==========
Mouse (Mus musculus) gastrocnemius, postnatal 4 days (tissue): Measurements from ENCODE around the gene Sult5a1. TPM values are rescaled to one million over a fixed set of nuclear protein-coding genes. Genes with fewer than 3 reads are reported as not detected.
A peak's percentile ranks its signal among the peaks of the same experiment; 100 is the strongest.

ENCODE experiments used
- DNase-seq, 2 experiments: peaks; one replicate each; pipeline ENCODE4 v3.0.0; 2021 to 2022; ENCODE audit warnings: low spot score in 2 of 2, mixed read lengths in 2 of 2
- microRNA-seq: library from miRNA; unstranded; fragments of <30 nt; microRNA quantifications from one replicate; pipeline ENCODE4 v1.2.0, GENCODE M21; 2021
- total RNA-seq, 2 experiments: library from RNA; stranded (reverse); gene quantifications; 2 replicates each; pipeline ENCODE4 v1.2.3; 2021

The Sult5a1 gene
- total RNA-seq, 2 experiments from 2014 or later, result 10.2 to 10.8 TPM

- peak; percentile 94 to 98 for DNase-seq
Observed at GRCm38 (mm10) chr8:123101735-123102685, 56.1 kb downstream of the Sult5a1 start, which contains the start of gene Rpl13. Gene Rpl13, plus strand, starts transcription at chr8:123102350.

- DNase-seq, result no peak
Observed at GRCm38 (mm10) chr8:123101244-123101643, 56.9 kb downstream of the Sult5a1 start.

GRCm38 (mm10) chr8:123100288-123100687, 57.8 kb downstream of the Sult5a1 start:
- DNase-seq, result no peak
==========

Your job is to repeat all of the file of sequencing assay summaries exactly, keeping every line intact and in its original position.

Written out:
Mouse (Mus musculus) gastrocnemius, postnatal 4 days (tissue): Measurements from ENCODE around the gene Sult5a1. TPM values are rescaled to one million over a fixed set of nuclear protein-coding genes. Genes with fewer than 3 reads are reported as not detected.
A peak's percentile ranks its signal among the peaks of the same experiment; 100 is the strongest.

ENCODE experiments used
- DNase-seq, 2 experiments: peaks; one replicate each; pipeline ENCODE4 v3.0.0; 2021 to 2022; ENCODE audit warnings: low spot score in 2 of 2, mixed read lengths in 2 of 2
- microRNA-seq: library from miRNA; unstranded; fragments of <30 nt; microRNA quantifications from one replicate; pipeline ENCODE4 v1.2.0, GENCODE M21; 2021
- total RNA-seq, 2 experiments: library from RNA; stranded (reverse); gene quantifications; 2 replicates each; pipeline ENCODE4 v1.2.3; 2021

The Sult5a1 gene
- total RNA-seq, 2 experiments from 2014 or later, result 10.2 to 10.8 TPM

- peak; percentile 94 to 98 for DNase-seq
Observed at GRCm38 (mm10) chr8:123101735-123102685, 56.1 kb downstream of the Sult5a1 start, which contains the start of gene Rpl13. Gene Rpl13, plus strand, starts transcription at chr8:123102350.

- DNase-seq, result no peak
Observed at GRCm38 (mm10) chr8:123101244-123101643, 56.9 kb downstream of the Sult5a1 start.

GRCm38 (mm10) chr8:123100288-123100687, 57.8 kb downstream of the Sult5a1 start:
- DNase-seq, result no peak